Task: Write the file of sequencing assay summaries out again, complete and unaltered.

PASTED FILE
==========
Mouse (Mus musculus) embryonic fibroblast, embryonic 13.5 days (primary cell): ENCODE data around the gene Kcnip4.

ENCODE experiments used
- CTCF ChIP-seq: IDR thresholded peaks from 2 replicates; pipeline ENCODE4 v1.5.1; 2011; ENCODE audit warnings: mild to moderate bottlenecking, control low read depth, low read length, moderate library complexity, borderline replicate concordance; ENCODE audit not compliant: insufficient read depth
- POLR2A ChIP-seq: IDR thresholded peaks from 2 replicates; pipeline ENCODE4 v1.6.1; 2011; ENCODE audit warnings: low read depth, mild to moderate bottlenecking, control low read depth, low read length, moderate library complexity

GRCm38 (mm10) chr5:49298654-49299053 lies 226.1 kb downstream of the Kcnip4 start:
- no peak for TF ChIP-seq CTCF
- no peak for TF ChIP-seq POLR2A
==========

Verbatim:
Mouse (Mus musculus) embryonic fibroblast, embryonic 13.5 days (primary cell): ENCODE data around the gene Kcnip4.

ENCODE experiments used
- CTCF ChIP-seq: IDR thresholded peaks from 2 replicates; pipeline ENCODE4 v1.5.1; 2011; ENCODE audit warnings: mild to moderate bottlenecking, control low read depth, low read length, moderate library complexity, borderline replicate concordance; ENCODE audit not compliant: insufficient read depth
- POLR2A ChIP-seq: IDR thresholded peaks from 2 replicates; pipeline ENCODE4 v1.6.1; 2011; ENCODE audit warnings: low read depth, mild to moderate bottlenecking, control low read depth, low read length, moderate library complexity

GRCm38 (mm10) chr5:49298654-49299053 lies 226.1 kb downstream of the Kcnip4 start:
- no peak for TF ChIP-seq CTCF
- no peak for TF ChIP-seq POLR2A